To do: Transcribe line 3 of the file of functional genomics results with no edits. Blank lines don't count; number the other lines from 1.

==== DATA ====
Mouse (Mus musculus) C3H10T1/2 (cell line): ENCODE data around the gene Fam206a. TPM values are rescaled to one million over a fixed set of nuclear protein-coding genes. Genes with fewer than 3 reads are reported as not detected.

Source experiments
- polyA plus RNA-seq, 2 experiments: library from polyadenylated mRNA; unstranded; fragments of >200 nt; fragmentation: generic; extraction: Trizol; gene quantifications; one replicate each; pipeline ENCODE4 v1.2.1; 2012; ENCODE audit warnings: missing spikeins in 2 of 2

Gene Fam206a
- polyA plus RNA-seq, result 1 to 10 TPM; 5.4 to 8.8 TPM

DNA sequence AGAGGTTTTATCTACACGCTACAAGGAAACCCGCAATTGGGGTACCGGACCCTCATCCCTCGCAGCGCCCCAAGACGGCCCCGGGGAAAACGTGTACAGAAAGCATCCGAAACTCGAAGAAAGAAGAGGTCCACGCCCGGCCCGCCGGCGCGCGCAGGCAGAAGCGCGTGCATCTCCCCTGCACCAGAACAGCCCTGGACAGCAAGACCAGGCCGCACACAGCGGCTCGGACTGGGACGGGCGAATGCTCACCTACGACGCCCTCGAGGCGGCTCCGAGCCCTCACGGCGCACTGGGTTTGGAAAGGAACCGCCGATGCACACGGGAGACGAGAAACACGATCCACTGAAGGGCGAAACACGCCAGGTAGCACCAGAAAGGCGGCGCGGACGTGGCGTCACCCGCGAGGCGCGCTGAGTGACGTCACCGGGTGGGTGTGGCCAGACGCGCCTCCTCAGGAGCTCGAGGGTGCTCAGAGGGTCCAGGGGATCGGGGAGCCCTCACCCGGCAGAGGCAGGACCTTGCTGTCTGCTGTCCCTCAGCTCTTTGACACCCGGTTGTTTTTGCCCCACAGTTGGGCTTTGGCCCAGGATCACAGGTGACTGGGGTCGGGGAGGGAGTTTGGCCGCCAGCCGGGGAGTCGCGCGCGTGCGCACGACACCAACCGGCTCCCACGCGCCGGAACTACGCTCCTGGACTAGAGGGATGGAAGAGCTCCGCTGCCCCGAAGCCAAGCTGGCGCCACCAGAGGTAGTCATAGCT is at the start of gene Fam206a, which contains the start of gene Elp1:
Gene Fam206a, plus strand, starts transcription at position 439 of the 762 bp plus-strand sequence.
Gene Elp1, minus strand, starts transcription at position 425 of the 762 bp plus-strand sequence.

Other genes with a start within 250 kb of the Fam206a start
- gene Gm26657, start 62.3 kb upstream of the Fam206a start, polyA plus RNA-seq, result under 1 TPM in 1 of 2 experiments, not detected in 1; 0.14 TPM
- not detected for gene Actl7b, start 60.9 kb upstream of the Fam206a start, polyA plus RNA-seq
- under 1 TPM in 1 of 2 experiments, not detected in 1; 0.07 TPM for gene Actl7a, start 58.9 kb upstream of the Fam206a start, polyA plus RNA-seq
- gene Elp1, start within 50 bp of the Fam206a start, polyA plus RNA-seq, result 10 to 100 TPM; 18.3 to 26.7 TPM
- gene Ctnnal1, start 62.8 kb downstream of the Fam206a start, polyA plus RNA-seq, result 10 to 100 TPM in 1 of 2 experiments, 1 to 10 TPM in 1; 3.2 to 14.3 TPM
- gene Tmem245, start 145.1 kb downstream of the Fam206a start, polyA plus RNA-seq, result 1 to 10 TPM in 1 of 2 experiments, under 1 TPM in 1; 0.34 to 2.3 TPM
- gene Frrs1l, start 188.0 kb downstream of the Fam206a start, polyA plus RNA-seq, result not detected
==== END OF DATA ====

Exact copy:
- polyA plus RNA-seq, 2 experiments: library from polyadenylated mRNA; unstranded; fragments of >200 nt; fragmentation: generic; extraction: Trizol; gene quantifications; one replicate each; pipeline ENCODE4 v1.2.1; 2012; ENCODE audit warnings: missing spikeins in 2 of 2